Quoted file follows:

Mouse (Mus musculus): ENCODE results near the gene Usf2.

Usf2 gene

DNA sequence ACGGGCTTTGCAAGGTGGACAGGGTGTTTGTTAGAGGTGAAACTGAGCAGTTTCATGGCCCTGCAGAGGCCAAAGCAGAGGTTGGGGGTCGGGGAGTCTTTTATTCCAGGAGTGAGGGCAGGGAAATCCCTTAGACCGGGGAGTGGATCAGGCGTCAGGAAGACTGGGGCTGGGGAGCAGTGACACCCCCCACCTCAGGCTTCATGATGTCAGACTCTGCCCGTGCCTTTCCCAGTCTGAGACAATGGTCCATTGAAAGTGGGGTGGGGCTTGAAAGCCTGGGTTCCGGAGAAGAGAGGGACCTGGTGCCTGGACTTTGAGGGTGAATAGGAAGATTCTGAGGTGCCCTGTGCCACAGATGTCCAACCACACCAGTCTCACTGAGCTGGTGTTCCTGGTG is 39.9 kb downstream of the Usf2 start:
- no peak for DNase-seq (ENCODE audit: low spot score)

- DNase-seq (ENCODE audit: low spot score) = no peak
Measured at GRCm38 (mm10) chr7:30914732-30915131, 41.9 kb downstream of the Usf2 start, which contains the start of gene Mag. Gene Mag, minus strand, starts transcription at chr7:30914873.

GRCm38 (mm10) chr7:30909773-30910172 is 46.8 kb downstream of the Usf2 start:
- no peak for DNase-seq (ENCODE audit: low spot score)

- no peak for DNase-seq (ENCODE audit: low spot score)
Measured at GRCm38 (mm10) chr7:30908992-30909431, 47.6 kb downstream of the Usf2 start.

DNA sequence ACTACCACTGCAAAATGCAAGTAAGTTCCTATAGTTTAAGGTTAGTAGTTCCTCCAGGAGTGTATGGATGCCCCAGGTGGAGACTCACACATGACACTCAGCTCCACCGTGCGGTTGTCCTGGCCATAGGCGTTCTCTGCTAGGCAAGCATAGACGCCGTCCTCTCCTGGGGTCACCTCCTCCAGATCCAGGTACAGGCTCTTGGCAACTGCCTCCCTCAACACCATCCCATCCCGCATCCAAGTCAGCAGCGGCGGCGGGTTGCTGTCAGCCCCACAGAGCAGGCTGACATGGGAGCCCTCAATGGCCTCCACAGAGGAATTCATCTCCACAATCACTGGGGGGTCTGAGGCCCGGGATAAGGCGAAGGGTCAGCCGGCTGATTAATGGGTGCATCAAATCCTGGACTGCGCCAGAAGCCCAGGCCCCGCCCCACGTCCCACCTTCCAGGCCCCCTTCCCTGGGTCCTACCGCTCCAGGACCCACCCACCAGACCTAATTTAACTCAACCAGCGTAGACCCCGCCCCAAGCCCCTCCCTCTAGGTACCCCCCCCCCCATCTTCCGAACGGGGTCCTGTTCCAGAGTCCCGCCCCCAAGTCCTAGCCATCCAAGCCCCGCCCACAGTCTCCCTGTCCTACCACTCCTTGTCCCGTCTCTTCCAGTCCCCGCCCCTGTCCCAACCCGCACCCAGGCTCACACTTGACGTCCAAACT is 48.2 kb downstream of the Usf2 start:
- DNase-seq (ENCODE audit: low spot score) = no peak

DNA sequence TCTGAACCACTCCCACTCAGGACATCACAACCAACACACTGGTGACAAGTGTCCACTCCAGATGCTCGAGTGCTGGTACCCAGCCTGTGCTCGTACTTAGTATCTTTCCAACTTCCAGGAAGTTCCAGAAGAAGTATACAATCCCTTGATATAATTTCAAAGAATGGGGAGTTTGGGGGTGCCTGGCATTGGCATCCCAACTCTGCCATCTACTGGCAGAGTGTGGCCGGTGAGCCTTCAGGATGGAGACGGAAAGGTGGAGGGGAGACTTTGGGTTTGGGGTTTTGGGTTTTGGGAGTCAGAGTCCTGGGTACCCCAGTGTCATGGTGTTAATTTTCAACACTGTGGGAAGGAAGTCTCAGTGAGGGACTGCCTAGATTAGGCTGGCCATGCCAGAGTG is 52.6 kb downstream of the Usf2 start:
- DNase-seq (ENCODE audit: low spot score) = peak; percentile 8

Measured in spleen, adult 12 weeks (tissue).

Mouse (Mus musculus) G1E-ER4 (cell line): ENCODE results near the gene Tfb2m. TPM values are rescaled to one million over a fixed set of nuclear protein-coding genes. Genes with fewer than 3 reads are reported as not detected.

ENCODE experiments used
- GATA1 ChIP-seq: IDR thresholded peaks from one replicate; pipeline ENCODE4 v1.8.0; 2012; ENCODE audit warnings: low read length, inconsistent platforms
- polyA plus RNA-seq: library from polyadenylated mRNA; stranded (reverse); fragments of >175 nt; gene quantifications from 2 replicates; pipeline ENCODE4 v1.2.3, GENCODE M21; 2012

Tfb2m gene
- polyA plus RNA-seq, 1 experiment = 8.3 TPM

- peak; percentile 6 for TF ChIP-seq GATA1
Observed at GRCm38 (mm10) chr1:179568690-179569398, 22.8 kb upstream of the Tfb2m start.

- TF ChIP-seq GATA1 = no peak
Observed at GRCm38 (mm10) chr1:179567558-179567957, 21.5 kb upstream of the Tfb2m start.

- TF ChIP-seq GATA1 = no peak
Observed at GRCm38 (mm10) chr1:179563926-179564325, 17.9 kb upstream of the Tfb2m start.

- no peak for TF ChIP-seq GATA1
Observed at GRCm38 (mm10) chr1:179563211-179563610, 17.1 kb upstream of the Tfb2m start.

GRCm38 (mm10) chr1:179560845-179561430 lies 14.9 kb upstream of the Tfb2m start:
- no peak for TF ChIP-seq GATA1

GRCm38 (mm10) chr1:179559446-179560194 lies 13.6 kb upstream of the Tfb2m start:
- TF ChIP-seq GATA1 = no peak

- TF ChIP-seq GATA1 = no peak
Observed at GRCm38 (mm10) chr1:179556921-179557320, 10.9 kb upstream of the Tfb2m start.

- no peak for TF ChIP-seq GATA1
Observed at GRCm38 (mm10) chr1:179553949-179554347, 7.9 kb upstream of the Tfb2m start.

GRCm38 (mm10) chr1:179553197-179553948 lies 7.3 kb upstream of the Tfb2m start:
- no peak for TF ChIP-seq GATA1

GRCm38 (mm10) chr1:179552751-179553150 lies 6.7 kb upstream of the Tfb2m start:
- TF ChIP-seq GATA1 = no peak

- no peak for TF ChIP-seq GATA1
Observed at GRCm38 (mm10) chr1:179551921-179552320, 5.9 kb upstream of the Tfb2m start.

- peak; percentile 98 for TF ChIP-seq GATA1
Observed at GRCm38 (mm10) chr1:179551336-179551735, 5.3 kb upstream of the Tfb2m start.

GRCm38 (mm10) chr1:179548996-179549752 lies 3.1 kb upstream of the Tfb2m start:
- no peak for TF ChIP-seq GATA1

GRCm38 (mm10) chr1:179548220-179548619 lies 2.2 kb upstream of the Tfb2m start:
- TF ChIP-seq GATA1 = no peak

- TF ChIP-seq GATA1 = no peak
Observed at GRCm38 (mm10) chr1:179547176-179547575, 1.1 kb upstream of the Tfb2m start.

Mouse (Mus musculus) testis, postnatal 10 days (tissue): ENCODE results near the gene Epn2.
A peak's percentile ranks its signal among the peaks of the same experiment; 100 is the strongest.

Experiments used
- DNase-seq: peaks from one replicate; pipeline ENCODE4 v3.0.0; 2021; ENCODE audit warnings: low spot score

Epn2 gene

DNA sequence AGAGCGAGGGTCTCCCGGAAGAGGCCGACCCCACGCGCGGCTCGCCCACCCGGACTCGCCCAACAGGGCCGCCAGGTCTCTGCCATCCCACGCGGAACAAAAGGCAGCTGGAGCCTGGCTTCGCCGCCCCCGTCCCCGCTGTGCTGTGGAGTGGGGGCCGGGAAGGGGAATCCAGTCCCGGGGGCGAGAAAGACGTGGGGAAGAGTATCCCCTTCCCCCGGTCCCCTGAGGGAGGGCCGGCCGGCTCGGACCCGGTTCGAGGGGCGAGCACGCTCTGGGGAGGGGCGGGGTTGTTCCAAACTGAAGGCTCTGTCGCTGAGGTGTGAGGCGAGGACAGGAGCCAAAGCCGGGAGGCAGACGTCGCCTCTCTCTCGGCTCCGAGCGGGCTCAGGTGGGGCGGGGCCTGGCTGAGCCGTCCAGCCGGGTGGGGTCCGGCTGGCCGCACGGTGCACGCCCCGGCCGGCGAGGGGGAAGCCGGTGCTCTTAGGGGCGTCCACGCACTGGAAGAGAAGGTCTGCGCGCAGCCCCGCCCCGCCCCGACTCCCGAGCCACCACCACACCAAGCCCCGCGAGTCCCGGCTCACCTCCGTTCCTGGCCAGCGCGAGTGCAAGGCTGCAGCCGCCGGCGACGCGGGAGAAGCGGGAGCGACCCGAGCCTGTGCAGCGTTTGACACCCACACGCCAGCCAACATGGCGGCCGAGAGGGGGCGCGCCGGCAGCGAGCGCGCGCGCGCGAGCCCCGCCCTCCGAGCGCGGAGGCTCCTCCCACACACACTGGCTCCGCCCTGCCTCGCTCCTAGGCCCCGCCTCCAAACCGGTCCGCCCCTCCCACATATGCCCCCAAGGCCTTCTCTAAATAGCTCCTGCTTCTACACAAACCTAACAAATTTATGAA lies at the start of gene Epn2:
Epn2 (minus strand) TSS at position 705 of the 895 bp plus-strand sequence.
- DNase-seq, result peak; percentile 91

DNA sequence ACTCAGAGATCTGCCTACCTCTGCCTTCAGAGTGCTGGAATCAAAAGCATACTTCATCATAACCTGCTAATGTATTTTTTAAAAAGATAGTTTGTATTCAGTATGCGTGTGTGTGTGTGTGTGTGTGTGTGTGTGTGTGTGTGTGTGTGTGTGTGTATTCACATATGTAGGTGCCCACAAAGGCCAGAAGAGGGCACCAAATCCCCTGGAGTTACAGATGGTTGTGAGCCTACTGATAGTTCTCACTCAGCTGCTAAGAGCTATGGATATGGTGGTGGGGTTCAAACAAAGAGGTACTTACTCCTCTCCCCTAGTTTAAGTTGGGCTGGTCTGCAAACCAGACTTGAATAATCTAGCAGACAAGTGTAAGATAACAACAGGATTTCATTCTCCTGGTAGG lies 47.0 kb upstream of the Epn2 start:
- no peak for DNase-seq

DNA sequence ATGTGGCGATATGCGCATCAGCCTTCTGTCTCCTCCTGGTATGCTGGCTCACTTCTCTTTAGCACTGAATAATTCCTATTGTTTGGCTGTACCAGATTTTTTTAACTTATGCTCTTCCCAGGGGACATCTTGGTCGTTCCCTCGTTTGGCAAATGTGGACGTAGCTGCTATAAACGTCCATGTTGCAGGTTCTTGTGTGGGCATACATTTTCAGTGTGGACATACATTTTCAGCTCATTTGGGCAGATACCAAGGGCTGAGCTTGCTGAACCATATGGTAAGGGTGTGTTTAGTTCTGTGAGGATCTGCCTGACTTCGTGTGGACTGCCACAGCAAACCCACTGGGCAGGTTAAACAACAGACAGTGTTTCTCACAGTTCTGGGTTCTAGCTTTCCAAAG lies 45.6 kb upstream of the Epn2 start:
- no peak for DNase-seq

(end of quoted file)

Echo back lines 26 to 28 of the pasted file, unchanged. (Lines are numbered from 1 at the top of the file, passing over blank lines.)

- TF ChIP-seq GATA1 = no peak
Observed at GRCm38 (mm10) chr1:179563926-179564325, 17.9 kb upstream of the Tfb2m start.

- no peak for TF ChIP-seq GATA1